Have you ever been in a mall? Were you worried that someone may note which displays you see? While you were having a drink, someone checking what you have, how, what you were reading? At the post office, the postman checking who you write to or who writes you?
At this point, you either turned into a complete paranoid or realized that the Internet is a public place like a mall or even the street. More like a mall I'd say, because is owned by many private parties. But the point is Internet is public not because of the ownership but because of its nature, its history and its technical limitations. Internet wasn't designed for security, security was insured phisically by not allowing access to equipment and wires. But once it grew into a network too large to be confined, with too many players to be controlled, physical security became impossible.

But is it such a big deal? All your packets in the hands of people you know nothing about?
Let's go back to the mall analogy, you're going through a public place, do you expect privacy? Why do you expect privacy on the Internet then?
The structure of the net makes it impossible to control if someone takes a look at your traffic, I'm sure your ISP will say that no one is doing it, but I'm pretty sure that they won't give you a signed warranty. Even if they're to be trusted, once they pass the packet to the next network is out of their control and yours too.
But are they doing it? Is someone out there checking all your traffic?
I think not, I'm sure not. At least not in that sense. I mean, there's no way to check every single packet, no way to store it for later analysis, no way to keep up with the constant flow. I know that because I do that frequently. I'm in control of the doorman in my building and from time to time I have to check the traffic. Because something is not working or I suspect foul play from the outside or the inside or anything else. And is not a huge building. However I have no way to check it all and there's no automated system able to do it. You can try by yourself if you want, go get a sniffer, a program that allows you to see all the traffic in your network connection. There are some nice sniffers for free out there like NetworkActiv or Ethereal. Once you have it, let it go for one hour and do your regular use of the Internet. Then try to make some sense of the traffic for one hour. How far can you go?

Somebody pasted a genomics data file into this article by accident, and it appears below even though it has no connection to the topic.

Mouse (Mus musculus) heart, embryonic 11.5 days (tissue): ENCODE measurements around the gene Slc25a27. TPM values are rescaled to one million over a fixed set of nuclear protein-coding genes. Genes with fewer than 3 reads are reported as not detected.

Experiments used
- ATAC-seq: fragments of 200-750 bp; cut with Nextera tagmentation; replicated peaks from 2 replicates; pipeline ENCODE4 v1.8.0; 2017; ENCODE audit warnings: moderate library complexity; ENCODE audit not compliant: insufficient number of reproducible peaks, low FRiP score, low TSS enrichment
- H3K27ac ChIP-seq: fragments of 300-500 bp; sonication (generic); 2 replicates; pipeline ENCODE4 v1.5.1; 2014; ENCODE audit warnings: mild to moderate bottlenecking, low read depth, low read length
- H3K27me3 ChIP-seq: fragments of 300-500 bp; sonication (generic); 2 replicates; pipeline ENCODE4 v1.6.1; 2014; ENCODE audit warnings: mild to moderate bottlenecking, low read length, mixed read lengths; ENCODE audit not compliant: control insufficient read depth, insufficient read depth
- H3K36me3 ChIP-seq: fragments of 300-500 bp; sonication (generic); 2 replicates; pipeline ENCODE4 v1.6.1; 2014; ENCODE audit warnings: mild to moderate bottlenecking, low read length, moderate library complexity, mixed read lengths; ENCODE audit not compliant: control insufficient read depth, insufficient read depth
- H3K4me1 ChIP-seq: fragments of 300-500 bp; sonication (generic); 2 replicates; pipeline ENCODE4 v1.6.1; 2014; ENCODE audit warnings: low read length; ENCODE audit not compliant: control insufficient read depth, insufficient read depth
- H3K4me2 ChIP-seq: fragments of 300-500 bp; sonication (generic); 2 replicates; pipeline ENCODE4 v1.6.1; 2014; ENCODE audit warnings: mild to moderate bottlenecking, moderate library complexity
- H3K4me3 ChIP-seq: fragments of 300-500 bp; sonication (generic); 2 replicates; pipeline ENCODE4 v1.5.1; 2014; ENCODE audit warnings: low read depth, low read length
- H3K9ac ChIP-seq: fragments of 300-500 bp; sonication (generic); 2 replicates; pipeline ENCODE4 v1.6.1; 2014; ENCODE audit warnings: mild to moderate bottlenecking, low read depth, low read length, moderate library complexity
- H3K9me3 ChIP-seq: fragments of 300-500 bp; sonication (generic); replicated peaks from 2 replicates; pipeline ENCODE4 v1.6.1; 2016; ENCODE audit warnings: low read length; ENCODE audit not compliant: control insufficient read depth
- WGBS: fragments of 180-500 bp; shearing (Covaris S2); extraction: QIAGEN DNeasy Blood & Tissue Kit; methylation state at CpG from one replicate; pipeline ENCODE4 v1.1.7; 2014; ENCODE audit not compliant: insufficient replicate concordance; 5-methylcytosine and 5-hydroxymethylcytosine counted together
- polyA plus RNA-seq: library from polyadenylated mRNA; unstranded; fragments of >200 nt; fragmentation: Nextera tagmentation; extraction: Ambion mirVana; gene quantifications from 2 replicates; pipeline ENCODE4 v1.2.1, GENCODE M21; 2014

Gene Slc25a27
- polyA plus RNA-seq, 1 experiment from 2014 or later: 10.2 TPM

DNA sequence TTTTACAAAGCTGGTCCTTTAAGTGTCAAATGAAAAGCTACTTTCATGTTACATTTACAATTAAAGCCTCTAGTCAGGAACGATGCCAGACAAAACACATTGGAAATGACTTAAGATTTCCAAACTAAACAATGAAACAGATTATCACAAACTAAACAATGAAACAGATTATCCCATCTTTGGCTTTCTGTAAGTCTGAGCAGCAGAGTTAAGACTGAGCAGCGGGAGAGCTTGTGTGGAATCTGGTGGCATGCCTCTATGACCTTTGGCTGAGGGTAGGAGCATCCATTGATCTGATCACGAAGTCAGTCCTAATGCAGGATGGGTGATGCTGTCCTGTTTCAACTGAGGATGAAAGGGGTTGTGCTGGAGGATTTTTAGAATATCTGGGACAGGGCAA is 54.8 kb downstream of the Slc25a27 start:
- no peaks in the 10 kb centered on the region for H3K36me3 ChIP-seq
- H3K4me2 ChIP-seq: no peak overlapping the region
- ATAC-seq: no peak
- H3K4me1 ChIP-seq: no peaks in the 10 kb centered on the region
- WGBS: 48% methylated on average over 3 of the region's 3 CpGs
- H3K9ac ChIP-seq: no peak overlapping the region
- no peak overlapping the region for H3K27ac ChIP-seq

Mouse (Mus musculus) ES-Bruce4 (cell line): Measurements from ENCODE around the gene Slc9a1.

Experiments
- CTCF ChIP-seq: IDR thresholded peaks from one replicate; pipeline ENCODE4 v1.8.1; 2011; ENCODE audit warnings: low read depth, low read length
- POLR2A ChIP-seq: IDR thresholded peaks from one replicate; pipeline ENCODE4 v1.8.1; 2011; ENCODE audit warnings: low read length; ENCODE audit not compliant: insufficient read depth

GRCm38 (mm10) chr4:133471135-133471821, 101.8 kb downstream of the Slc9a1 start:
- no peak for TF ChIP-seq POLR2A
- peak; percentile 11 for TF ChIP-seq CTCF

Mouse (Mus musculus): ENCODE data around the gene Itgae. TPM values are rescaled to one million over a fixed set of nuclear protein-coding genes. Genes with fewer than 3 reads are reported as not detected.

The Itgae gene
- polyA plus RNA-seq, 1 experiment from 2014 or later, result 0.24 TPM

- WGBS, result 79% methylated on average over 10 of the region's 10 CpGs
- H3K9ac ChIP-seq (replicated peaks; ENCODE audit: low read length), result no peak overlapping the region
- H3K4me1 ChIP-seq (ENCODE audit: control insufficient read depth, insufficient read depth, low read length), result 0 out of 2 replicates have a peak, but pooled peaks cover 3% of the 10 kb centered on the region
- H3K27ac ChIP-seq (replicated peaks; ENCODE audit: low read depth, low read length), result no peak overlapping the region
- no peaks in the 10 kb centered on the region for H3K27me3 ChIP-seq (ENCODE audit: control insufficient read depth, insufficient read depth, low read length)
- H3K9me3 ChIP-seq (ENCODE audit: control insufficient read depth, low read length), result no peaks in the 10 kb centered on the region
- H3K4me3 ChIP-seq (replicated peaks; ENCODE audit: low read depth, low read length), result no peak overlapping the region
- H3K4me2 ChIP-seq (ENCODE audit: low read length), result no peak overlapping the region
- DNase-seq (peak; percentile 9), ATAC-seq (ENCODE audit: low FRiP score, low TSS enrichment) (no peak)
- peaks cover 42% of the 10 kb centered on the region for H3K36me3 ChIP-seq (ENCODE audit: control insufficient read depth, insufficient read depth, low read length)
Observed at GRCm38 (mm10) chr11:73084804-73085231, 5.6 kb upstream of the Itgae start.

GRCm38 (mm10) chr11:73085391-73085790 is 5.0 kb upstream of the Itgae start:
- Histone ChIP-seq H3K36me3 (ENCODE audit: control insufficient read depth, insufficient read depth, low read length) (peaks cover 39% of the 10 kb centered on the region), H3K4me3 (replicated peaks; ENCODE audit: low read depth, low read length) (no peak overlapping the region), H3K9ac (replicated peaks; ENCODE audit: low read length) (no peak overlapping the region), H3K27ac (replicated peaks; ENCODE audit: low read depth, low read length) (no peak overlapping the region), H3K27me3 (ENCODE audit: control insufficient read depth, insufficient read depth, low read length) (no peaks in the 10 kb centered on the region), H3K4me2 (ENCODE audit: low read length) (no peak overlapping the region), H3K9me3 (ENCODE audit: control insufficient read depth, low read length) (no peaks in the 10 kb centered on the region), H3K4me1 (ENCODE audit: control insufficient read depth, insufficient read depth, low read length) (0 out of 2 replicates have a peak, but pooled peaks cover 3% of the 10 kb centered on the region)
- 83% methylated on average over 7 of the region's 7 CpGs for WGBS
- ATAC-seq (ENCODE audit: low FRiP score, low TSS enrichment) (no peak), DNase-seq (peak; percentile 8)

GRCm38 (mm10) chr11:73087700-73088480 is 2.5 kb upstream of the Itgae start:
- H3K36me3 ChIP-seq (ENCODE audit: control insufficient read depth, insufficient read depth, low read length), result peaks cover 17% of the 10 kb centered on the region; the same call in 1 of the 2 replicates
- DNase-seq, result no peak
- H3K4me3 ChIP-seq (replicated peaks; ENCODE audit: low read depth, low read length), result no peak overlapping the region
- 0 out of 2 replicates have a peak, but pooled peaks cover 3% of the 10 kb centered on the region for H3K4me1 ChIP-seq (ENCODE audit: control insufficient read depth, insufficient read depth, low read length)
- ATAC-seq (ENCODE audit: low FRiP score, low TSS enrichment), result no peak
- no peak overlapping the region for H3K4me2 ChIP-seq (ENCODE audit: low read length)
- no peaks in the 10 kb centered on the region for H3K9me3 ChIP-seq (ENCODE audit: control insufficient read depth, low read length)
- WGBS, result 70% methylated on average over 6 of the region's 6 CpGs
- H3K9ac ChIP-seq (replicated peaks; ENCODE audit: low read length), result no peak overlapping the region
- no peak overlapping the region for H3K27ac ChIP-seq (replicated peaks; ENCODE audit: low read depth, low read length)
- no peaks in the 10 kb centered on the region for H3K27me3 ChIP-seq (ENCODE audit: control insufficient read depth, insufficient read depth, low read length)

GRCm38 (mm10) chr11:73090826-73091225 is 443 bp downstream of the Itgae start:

It's a trick test because you probably don't know enough to understand what's in there. But besides that, nobody can check in one hour a one hour traffic file (average traffic). Even with a machine doing it, there are too many variables and the kind of information that would make sense to a human like text, pictures, sound and video can't be properly evaluated by a machine. Imagine that if it can't be done with the traffic of one machine, is a lot more difficult with thousands or millions. So, I can say for sure that nobody is checking the traffic of the Internet sistematically.
However, I can imagine someone looking for something very specific. Let's say that I want to know who's using a specific mail server from my building, my network. I can set my doorman to report connections to that server. The amount of information would be easy to handle. I can do that by content too, specific words, even by media type.
And if you think that your government is able to do it, think again. I can do it because I have just one door in my building. Imagine how many different access points are in one country and how much traffic is going through them, it's impossible to handle.
In conclusion, I wouldn't worry about someone looking at my traffic. However, the Internet is like a public place and I have to assume that my activity may be seen. Do what you do in public, don't do things you don't want others to see.

Of course there's privacy on the Internet but that's for part II where I'll tell you about more scary things. Relax, enjoy.